Job Classification System

Our job classification system is a role and contribution based system that assigns each job a role, level, and market-based salary range.


Each job is assigned a role based on the nature of the work. There are three roles: operations, professional and leadership.

  • An operations role provides support and services through practical application of processes, methods, and procedures. The emphasis is on performing job duties that support day-to-day operations of the business. This role typically focuses on what and how the work needs to be done. Operations roles can be either administrative/technical or academic/clinical/research.
  • A professional role provides expertise in a profession or discipline. It is concerned with applying principles, concepts, and theory. Advanced knowledge, skills and expertise is typically acquired through higher education. Professional roles can be either administrative/technical or academic/clinical/research.
  • A leadership role involves leveraging resources and staff to accomplish work. A leader translates broad vision and goals into long and short-range plans. The focus of leadership jobs is primarily on leading others.


In addition to a role, each job is assigned a level. For example, level one jobs are those whose primary contribution is to perform highly routine, structured tasks; level five jobs are those who have primary responsibility for the implementation of strategic direction set by the university’s senior leadership. The Classification Criteria Matrix illustrates the system the university uses when classifing a job. We have also created some examples of job classification levels .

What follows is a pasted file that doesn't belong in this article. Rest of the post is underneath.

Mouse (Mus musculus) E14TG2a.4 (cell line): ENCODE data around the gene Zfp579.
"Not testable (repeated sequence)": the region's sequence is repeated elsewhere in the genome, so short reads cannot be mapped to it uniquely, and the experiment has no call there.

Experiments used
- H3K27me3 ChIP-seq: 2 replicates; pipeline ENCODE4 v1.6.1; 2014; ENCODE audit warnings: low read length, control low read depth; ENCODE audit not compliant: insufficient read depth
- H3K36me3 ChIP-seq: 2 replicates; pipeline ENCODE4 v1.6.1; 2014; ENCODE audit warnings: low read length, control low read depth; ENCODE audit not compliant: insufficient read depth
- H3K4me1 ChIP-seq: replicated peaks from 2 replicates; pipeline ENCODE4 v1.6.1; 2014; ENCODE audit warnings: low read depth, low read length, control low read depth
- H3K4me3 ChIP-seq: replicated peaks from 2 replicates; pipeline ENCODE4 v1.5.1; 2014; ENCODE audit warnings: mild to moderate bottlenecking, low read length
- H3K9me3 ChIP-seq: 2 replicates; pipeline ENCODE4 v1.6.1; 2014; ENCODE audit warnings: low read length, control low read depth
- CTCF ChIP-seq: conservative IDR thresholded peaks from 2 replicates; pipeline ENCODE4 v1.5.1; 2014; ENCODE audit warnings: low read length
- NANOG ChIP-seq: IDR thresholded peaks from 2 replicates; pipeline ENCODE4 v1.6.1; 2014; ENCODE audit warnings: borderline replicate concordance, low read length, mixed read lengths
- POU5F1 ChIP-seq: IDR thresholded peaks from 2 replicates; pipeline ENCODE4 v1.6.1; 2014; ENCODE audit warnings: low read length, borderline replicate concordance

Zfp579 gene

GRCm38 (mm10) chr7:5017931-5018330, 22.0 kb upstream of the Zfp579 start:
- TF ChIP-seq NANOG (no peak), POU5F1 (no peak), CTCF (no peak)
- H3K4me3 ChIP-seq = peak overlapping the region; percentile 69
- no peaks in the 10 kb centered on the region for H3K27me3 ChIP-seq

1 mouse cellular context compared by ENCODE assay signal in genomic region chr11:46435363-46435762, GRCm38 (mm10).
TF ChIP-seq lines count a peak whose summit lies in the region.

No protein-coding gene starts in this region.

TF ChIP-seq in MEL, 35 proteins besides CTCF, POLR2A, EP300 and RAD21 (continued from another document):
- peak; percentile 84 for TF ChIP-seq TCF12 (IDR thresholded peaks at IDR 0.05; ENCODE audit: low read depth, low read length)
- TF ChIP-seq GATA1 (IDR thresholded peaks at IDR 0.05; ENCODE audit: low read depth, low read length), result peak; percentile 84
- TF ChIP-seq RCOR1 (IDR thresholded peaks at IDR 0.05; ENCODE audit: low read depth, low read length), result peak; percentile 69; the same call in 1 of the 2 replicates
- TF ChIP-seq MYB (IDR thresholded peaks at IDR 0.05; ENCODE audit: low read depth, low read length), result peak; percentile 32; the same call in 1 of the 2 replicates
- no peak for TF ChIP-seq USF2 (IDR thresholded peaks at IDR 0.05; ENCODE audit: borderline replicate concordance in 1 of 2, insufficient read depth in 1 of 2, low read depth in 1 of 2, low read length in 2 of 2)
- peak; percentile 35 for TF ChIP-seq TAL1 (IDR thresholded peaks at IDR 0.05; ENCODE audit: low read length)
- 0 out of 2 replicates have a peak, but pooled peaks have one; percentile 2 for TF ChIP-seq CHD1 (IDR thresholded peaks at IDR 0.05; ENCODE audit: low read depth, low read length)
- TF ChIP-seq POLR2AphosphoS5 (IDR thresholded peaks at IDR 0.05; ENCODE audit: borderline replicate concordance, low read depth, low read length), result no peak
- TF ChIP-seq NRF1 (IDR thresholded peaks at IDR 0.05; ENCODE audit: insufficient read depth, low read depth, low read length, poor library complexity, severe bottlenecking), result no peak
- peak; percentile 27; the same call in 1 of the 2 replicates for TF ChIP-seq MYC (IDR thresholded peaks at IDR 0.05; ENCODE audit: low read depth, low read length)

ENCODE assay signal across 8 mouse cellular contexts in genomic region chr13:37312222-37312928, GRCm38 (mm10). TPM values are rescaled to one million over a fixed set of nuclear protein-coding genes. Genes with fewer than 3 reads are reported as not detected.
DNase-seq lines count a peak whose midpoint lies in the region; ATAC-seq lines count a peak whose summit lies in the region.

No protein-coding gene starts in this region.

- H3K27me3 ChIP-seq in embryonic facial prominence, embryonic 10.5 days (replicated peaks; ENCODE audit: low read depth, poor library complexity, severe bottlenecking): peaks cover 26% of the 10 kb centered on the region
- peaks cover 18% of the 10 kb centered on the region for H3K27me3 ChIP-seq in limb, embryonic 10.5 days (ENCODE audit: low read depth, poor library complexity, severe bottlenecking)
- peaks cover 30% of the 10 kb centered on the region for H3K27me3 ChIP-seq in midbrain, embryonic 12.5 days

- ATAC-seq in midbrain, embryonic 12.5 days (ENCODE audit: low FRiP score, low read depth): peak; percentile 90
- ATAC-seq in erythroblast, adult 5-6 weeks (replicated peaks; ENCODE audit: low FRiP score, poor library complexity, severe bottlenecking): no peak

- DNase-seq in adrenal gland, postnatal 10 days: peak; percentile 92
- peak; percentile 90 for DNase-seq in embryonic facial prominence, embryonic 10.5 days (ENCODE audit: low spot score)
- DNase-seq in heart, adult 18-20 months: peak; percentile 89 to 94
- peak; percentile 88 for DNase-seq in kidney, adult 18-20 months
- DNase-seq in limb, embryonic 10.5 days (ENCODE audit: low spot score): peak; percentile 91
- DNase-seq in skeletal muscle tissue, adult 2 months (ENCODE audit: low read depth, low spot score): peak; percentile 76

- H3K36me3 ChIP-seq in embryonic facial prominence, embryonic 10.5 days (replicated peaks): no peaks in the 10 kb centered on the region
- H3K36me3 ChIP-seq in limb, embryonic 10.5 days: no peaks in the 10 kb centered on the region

Salary Range

In the role and contribution based system, each job is assigned a salary range. The compensation analyst gathers market pay data for a job using compensation surveys purchased from third-party organizations and other sources as appropriate. Using this information, the compensation analyst determines the Market Reference Point for a job which is then used to assign the job to a salary range. A job is assigned to a salary range whose midpoint more closely reflects pay in the market.

When reliable and valid market pay data is not available, the compensation analyst assigns the salary range by slotting a job in relation to other jobs within the department and/or across the university for which market data exists.

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